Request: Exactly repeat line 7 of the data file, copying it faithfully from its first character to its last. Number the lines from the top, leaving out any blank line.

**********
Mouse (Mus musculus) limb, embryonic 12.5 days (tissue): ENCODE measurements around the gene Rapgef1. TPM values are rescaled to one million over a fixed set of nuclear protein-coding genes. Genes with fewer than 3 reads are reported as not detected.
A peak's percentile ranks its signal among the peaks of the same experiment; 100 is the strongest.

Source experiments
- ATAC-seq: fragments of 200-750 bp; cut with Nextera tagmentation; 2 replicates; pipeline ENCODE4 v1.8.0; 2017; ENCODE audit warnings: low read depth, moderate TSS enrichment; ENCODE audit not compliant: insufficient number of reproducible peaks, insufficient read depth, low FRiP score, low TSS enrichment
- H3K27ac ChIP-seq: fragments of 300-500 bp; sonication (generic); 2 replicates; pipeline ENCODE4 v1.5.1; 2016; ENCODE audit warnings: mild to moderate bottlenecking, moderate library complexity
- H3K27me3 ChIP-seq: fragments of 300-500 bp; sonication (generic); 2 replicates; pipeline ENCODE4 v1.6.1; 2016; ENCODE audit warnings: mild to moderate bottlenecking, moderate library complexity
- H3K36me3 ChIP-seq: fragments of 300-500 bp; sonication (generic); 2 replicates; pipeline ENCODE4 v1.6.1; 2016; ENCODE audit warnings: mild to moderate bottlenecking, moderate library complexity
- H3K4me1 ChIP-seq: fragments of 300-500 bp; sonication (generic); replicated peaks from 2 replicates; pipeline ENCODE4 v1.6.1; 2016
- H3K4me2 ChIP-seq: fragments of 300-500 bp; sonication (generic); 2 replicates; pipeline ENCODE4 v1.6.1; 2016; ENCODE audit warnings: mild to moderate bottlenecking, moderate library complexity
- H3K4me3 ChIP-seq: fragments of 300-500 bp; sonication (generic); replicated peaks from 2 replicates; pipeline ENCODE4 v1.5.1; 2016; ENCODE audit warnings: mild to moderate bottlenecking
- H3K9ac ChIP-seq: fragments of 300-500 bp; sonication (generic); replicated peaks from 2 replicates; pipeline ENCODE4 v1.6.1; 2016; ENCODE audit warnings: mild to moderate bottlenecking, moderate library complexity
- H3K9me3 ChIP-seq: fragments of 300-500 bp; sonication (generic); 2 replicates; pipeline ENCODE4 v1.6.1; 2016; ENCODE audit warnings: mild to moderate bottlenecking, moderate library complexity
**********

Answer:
- H3K36me3 ChIP-seq: fragments of 300-500 bp; sonication (generic); 2 replicates; pipeline ENCODE4 v1.6.1; 2016; ENCODE audit warnings: mild to moderate bottlenecking, moderate library complexity